\displaystyle{ \frac{d P_i}{d t} = f_i(P_1, \dots, P_n) P_i }

where the fitness function f_i is any smooth function of the populations of each kind of replicator.

But in evolutionary game theory it’s common to start by looking at a simple special case where

\displaystyle{f_i(P_1, \dots, P_n)   = \sum_{j=1}^n A_{ij} p_j }

where

\displaystyle{ p_j = \frac{P_j}{\sum_k P_k} }

is the fraction of replicators who belong to the jth species.

What does this mean? The idea is that we have a well-mixed population of game players—or replicators. Each one has its own pure strategy—or species. Each one randomly roams around and ‘plays games’ with each other replicator it meets. It gets to reproduce at a rate proportional to its expected winnings.

This is unrealistic in all sorts of ways, but it’s mathematically cute, and it’s been studied a lot, so it’s good to know about. Today I’ll explain evolutionarily stable strategies only in this special case. Later I’ll go back to the general case.

Suppose that we select a sample of replicators from the overall population. What is the mean fitness of the replicators in this sample? For this, we need to know the probability that a replicator from this sample belongs to the ith species. Say it’s q_j. Then the mean fitness of our sample is

\displaystyle{ \sum_{i,j=1}^n q_i A_{ij} p_j }

This is just a weighted average of the fitnesses in our earlier formula. But using the magic of vectors, we can write this sum as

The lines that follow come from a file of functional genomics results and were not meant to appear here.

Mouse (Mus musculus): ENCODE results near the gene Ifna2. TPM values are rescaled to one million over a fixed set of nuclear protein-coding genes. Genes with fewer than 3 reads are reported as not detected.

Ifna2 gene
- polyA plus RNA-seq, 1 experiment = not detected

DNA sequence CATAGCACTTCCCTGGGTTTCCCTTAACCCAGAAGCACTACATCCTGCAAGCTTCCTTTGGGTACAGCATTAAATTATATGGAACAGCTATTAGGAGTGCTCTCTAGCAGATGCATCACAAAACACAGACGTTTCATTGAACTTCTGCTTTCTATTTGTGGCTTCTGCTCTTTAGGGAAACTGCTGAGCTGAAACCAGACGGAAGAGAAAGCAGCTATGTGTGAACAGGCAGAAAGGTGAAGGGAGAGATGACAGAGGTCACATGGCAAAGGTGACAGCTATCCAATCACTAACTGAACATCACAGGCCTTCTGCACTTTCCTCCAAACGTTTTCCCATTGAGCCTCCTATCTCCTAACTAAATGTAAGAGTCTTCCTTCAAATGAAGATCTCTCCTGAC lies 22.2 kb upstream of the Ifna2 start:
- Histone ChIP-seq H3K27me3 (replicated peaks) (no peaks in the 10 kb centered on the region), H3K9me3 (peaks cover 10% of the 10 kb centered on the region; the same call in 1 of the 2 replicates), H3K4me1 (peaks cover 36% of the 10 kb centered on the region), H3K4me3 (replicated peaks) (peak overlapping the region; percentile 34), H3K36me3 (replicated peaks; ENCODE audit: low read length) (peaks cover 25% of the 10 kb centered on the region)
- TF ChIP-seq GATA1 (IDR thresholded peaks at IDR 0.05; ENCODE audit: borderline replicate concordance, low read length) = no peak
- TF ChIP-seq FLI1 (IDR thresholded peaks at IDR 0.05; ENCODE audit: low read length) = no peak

q \cdot A p

We already saw this type of expression in the last section! It’s my expected winnings if I play the mixed strategy q and you play the mixed strategy p.

John Maynard Smith defined q to be evolutionarily stable strategy if when we add a small population of ‘invaders’ distributed according to any other probability distribution p, the original population is more fit than the invaders.

In simple terms: a small ‘invading’ population will do worse than the population as a whole.

Mathematically, this means:

q \cdot A ((1-\epsilon)q + \epsilon p) >  p \cdot A ((1-\epsilon)q + \epsilon p)

for all mixed strategies p and all sufficiently small \epsilon \ge 0 . Here

(1-\epsilon)q + \epsilon p

is the population we get by replacing an \epsilon-sized portion of our original population by invaders.

Puzzle: Show that q is an evolutionarily stable strategy if and only these two conditions hold for all mixed stategies p:

q \cdot A q \ge p \cdot A q

and also, for all q \ne p,

q \cdot A q = p \cdot A q \; \implies \; q \cdot A p > p \cdot A p

The first condition says that q is a symmetric Nash equilibrium. In other words, the invaders can’t on average be better playing against the original population than members of the original population are. The second says that if the invaders are just as good at playing against the original population, they must be worse at playing against each other! The combination of these conditions means the invaders won’t take over.

Again, I should do some examples… but instead I’ll refer you to page 9 of Sandholm’s paper, and also these course notes:

• Samuel Alizon and Daniel Cownden, Evolutionary games and evolutionarily stable strategies.